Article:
You’ll be surprised to learn that the gum debris or “gunk” where the tooth was pulled isn’t really black—but dark red because it’s blood.

There is a blood clot “that forms in the extraction socket,” says Robert D. Gehrig, DMD, FAGD, FACD, Academy of General Dentistry.

Black Is an Illusion
Dr. Gehrig explains, “The clot is dark red in color and it may appear black under low light conditions.”

So when inspecting it, you should make sure you are doing so in excellent lighting conditions – which may be difficult depending on where in your mouth the tooth was extracted.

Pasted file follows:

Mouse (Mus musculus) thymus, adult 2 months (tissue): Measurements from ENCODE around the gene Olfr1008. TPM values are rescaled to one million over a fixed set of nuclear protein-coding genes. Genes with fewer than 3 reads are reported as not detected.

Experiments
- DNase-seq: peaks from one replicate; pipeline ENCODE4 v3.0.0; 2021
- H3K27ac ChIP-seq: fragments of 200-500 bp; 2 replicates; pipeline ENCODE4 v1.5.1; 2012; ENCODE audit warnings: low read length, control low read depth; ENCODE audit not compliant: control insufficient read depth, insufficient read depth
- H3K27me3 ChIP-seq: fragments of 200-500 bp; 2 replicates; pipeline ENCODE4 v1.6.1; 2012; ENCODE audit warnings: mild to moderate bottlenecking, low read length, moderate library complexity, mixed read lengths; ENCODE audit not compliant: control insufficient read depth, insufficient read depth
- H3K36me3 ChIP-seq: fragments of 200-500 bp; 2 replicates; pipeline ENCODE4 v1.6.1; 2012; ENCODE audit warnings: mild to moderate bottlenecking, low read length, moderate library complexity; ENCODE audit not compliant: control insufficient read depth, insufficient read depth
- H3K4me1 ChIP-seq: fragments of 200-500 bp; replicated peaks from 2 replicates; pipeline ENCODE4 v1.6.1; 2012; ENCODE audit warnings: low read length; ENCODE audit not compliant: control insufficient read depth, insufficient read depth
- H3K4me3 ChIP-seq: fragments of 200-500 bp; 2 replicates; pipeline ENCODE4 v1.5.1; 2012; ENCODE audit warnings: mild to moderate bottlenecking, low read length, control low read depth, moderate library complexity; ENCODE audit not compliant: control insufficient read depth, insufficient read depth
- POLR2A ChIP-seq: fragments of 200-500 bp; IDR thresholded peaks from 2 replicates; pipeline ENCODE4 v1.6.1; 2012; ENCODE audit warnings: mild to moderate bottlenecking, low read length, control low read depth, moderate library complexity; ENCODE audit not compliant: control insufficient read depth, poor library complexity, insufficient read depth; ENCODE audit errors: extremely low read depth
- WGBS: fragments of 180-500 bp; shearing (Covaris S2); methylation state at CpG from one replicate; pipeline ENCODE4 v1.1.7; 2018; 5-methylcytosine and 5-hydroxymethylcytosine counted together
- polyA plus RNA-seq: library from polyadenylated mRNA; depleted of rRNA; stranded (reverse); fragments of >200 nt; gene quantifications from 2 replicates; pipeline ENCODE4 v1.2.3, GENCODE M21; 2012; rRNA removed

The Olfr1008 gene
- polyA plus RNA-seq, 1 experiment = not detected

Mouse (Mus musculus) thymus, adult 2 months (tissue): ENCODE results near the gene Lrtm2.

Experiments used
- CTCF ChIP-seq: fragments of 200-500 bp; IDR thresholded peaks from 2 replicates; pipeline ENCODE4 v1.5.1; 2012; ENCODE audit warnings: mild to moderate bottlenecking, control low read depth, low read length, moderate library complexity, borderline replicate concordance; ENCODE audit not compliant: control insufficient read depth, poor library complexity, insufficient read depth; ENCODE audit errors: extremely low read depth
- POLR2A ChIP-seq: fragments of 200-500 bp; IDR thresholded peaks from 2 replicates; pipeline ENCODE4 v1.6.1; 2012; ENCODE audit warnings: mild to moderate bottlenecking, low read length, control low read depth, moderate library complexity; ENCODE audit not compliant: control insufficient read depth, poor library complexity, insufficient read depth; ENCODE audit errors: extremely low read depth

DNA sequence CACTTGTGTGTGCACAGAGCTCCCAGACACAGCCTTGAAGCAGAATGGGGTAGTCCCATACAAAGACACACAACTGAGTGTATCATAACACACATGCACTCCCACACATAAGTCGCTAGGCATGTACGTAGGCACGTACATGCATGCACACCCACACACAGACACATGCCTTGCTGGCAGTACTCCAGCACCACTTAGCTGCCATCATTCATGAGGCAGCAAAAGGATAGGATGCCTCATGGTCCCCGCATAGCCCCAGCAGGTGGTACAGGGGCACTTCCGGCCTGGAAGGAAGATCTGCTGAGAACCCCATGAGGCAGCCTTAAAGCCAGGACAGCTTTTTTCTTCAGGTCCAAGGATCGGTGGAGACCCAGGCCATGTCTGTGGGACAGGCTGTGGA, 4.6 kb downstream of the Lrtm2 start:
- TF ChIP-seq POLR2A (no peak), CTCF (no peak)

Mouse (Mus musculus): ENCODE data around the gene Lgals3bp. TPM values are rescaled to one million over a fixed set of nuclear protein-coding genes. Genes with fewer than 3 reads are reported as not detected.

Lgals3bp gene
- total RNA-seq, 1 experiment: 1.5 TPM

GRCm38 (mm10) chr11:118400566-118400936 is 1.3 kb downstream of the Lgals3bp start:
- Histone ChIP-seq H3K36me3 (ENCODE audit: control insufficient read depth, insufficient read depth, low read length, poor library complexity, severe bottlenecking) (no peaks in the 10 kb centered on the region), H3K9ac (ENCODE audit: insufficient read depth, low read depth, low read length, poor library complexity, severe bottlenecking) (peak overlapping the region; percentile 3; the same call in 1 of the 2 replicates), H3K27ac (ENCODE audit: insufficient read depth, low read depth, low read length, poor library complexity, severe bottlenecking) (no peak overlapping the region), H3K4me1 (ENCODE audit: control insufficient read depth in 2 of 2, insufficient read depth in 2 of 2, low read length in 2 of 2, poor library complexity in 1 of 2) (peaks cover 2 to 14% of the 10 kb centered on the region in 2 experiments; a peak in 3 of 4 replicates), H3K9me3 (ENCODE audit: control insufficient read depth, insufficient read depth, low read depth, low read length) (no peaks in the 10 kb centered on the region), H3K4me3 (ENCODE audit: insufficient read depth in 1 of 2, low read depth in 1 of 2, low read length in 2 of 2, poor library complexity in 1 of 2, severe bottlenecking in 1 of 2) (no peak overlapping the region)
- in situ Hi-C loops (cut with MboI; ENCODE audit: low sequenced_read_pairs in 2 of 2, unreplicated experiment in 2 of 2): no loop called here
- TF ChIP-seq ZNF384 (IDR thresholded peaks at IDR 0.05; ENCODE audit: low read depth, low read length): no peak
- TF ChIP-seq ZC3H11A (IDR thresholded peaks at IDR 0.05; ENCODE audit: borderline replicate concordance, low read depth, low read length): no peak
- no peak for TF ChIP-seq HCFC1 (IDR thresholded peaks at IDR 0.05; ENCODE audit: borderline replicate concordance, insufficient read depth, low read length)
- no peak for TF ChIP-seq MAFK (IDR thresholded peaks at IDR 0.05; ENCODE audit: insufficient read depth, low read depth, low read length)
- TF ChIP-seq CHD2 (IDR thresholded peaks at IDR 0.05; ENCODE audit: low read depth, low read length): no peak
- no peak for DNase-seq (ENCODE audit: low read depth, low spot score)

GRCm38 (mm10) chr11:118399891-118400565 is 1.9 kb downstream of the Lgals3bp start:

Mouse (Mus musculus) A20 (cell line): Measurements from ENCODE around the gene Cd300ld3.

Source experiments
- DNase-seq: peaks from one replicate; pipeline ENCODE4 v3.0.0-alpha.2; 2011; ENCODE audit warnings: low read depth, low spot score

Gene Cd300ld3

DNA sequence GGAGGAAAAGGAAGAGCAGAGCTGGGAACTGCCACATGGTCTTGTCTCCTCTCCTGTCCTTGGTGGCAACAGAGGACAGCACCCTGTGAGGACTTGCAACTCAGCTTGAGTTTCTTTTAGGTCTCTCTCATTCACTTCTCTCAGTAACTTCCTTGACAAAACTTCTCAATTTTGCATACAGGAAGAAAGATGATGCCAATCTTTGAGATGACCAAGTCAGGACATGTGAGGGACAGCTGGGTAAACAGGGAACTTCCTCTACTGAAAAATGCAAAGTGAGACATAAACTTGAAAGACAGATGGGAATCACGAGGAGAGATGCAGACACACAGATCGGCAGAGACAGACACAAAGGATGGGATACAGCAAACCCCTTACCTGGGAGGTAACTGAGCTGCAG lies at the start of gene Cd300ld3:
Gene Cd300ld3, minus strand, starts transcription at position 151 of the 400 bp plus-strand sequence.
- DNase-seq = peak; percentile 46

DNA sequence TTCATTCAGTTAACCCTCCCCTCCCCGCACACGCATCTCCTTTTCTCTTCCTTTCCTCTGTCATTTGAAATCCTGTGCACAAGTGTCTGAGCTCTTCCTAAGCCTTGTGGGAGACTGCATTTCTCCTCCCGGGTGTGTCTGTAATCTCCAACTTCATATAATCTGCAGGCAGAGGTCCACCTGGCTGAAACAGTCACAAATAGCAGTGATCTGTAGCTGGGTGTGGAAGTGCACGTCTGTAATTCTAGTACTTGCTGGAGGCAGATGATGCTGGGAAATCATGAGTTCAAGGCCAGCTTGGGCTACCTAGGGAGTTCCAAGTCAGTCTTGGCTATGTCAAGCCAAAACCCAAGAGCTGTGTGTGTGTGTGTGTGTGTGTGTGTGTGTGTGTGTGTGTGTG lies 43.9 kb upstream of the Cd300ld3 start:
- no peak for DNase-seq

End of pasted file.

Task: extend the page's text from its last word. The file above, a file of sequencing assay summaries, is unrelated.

“Over the next several days it will seem to change color to a greyish white color as the red blood cells get washed out of the fibrin clot by the saliva,” explains Dr. Gehrig.

“The clot is important for normal healing, as it acts as ‘scaffolding’ for the gingiva to grow over and close off the wound.”

Do not pick at it no matter how unsightly you think it is.

“Premature loss of the clot interrupts the healing process and can lead to what is commonly known as a ‘dry socket.’ This condition can be very painful and delay healing. It often requires additional treatment and may require antibiotics to resolve.” Black tooth removal gum